Haskell Wexler’s Top 10

Haskell Wexler’s Top10

For Haskell Wexler, the director of Medium Cool, and the Oscar-winning cinematographer of Who’s Afraid of Virginia Woolf? and Bound for Glory, writing about his ten favorite Criterion films became a trip down memory lane. His responses, made up of the impressions he associates with each film, remind us that our opinions on movie are inextricable from our own personal experiences of them. Of selecting these titles, Wexler told us, “This is my gut memory of films I liked a lot. The reasons will be obscure to you, because they certainly are to me.”

May 28, 2013
  • 1

    Alfred Hitchcock

    The 39 Steps

    It was a Hitchcock film, and there was a code of some kind that required a password with thirty-nine activators. I saw the film when I was about ten years old, and it obviously made a big enough impression for me to put it on your list.

  • 2

    François Truffaut

    The 400 Blows

    It is remembered as one of the first French New Wave films. I remember the emotion when the last image of the film was a freeze-frame of the young boy protagonist.

  • 3

    Gillo Pontecorvo

    The Battle of Algiers

    I remember it as a strong anticolonialist film, with parallels with the American civil rights movement. In fact, a scene you won’t see in Medium Cool, of black militants going into a theater where The Battle of Algiers was playing, was deleted as a concession to Paramount’s concerns that it would provoke violence against Paramount executives. Paramount argued that if audience members came out of Medium Cool and committed a violent act, Paramount would be liable.

  • 4

    Jean-Luc Godard


    I remember the unique cutting patterns and Godard’s statement that storytelling needs a beginning, middle, and end, but not necessarily in that order.

  • 5

    Marcel Carné

    Children of Paradise

    I remember the title Les enfants du paradis. A young woman teacher said that French film is really important, and that I should see it. I saw it and I liked it, and obviously I remember it, but I don’t know why.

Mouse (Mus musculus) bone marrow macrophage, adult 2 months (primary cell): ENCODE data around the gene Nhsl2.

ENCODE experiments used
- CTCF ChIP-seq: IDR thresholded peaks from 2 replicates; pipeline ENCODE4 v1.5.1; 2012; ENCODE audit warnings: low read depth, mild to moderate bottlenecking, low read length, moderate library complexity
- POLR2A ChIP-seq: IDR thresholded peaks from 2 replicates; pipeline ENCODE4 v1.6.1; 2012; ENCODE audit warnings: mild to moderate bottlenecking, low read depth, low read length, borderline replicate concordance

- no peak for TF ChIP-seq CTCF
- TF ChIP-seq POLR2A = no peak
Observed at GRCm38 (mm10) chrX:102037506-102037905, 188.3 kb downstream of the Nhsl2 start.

• 6

    Mikhail Kalatozov

    The Cranes Are Flying

    A Soviet film, it came out when the Cold War was going full blast. American films celebrated victory without displaying the true extent of the cruelty of warfare, and the damages it inflicts on our humanity. Of particular technical interest to me was a combination handheld crane shot, which I duplicated in Bound for Glory with a new device called the Steadicam.

  • 7

    Jean-Pierre Melville

    Les enfants terribles

    I remember I liked the photography of Henri Decaë, and that the story about young people seemed very insightful.

  • 8

    Louis Malle

    Lacombe, Lucien

    I remember the story of Lacombe, Lucien, who was seduced by the German occupiers to be a quisling. They made him feel he was “somebody.” The film, being after the war, dealt with his psychic examination of who he was; many of his contemporaries would not forgive him. I knew director Louis Malle personally, and I know that attracted me to see his film, which was somewhat autobiographical.

  • 9

    Jean-Luc Godard


    Long, long takes of traffic accidents. Fascinating characters along the way. Many frustrated drivers and passengers unable to deal with matters of a complex world. The film delves into their personal dramas, and how the delay affects their plans. Cameraman Raoul Coutard is a friend of mine, and the long takes were considered a tour de force.

  • 10

    Roberto Rossellini


    Early on, surprisingly enough, Italian cinema broke the Hollywood barrier by making simple, down-to-earth stories. Most of the films were made without live sound but dubbed later by experts. It meant that noisy, unblimped cameras would give flexibility to image-making. Stories like Bicycle Thieves, Rome Open City, and Paisan all fell into that category.